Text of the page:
The American judicial system witnessed the dissolving of segregation during the Vietnam War draft. African Americans, who served in wars leading up to Vietnam, did not receive equal honor for their time spent defending their nation. The African American community spoke up through its leaders.
One man, Bobby Seale, stood up to a judge who sought to destroy him in the name of prejudice. Judges like the one Seale faced oftentimes scorned the valor of African American servicemembers in court and in the press.
Judges were responsible for over sentencing many who spoke out against the war. The man who received the worst punishment was Bobby Seale, who served in the Air Force in the ‘50s, speaking out through his Black Panther platform.
The Vietnam War draft sparked a heavy-handed blow to free speech by the federal government through the Anti-Riot Act of 1968, which cracked down on the African American press starting with the Black Panther by gagging Seale.
The federal government did all it could to ignore due process by indirectly administering a gag order that not only silenced Seale, but symbolically administered prior restraint, abridging Seale’s Sixth Amendment right by assigning counsel without due process (Seale, 26-27).
Abuse of process happened the moment co-founder Bobby Seale of the Black Panther Party for Self Defense received Honorable Julius Hoffman’s three-day torture standing up for his rights. As an American prior service member, Seale used his platform to publicly speak on behalf of his fellows serving in Vietnam through his press speaking historical truth. Seale, as a social justice advocate, stood up to the federal government through jaded patriotism.
Seale was not a militant. He was a jaded patriot. Jaded patriotism resulted from scorned valor, which hardened the heart and soul of those receiving less than honorable discharges like Seale. The scorned advocate of the ‘60s laid down their life to fight the system of oppression with rigor and might, instead of accepting defeat, who protected the people.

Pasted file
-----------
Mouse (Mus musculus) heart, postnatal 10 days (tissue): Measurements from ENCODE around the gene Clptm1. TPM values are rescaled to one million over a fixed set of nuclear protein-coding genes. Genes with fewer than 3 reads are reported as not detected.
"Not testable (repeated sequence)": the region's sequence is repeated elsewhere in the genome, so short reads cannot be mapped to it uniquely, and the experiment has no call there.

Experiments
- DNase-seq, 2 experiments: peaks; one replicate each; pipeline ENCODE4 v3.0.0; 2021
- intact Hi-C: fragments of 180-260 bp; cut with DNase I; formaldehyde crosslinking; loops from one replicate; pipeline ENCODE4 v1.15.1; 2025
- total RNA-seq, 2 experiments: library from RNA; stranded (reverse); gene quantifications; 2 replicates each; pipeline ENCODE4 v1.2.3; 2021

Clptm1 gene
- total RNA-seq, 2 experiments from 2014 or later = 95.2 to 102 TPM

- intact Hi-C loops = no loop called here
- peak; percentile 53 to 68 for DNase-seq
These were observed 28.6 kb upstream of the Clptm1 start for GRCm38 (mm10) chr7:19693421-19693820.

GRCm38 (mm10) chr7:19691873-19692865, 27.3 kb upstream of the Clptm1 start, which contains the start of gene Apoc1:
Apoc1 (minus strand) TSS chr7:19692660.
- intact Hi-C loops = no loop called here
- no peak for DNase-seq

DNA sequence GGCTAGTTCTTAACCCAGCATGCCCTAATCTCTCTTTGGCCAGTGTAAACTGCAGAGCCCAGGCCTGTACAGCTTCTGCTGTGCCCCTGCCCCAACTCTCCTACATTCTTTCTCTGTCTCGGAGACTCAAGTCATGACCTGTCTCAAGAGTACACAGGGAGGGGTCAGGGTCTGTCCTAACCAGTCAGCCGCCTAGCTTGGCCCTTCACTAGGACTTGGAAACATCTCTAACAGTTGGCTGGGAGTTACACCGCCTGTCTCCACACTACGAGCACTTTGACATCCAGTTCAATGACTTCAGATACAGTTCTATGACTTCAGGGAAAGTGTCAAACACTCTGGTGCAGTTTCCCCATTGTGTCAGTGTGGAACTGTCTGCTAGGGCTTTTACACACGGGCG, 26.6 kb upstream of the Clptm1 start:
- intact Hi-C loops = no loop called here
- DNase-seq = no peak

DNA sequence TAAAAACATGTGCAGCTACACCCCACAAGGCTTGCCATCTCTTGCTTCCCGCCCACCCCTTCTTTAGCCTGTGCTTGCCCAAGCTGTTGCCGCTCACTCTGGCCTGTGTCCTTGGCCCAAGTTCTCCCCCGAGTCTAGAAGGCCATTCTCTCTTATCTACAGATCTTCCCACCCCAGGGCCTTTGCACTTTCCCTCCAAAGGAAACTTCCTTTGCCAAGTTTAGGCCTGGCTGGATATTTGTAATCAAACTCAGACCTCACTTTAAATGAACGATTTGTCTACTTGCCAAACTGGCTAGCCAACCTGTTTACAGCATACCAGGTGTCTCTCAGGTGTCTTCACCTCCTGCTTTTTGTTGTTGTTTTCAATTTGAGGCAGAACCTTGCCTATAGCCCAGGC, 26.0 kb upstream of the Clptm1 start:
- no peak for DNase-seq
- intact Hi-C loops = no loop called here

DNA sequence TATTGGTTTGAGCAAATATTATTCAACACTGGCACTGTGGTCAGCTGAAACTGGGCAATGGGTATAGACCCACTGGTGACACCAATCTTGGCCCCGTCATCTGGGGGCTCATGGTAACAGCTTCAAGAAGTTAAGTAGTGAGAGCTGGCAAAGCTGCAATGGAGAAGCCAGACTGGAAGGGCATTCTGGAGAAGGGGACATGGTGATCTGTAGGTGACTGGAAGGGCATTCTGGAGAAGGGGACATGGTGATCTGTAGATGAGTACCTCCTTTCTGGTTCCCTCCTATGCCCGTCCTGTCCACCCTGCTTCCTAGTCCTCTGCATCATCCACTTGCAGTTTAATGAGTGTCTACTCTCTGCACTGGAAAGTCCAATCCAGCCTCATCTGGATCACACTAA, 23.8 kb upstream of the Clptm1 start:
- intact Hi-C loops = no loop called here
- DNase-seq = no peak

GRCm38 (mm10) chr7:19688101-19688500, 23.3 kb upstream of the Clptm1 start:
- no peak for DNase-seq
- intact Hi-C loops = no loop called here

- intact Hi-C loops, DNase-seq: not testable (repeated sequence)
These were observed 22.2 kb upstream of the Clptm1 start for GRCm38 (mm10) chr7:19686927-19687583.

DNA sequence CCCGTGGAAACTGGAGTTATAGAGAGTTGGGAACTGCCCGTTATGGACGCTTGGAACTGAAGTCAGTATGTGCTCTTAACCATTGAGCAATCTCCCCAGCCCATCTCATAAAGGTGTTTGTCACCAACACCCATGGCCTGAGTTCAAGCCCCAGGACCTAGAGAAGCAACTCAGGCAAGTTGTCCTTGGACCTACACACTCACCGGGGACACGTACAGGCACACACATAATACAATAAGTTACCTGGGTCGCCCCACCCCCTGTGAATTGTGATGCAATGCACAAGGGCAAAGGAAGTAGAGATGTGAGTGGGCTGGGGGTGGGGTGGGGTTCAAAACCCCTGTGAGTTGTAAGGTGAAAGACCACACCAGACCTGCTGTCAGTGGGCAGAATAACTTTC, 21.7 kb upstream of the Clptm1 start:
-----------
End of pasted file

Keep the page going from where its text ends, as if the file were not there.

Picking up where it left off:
Abuse of Process
The First Amendment should never tolerate gagging any person who served in the military under any circumstances despite their discharge when appearing before a judge. Those who serve deserve fairness in court and equal mobility.
Scorn valor happens, which leads to oppression, and results in resistance. The riots of the ‘60s were the artistry of scorn valor.
The African American press spoke truth by spotlighting corruption instead of accepting abuse of process. Scorn valor fueled the jaded patriotism platform. Jaded patriotism turned pride into anger and the American people were left to deal with the aftermath.
Abuse of process happened when Seale was denied his liberty by the deplorable absolutes of contempt and prior restraint in the aftermath of the 1968 Democratic Convention.
Judge Julius J. Hoffman’s balking from the bench with the “Chicago 8” was one that not only ended up in mistrial, but wasted time and money with appeal, which ended up costing the American people valuable resources pertaining the safeguard of the First Amendment (Alonso, 49-88).
Hoffman refused to honor the request to postpone his high-profile trial so that a political party attorney could be excused for gall bladder surgery and wait until a later date (Seale, 44-45). Hoffman committed the deplorable act of scorn valor with his mistrial in the case of United States v. Bobby Seale (1968).
Throughout history, judges like Hoffman would instruct Americans about their due process rights in one breath and then apply a loosely governed gag order for contempt flexing their muscle with the other.
Gag orders and contempt of the ‘60s did not require accountability that almost cost America the restriction of free speech. Physical restraint gag orders allowed judges free reign with Anti-Riot Act of 1968, enabling abuse of process without punishment.
The casualties of the war on free speech oftentimes intersect with the First and Sixth Amendment through contempt and gag orders. During the Vietnam War, America challenged the validity of dodging and speaking out against the draft with cases like Cohen v. California, 403 U.S. 15 (1971).
Social justice became the platform of advocacy through civil rights demonstrations, by seeking justice as the protestor and peacekeeper, which challenged its government through jaded patriotism. Jaded patriotism as an advocacy faced discrimination and degradation commonly found in the independent press, which reported about the African American post-military servicemember in court.
The press was the only means to spot infractions by judges. The independent press became the advocate for free speech and due process. Judges from the ‘60s viewed the African American servicemember demographic as second rate.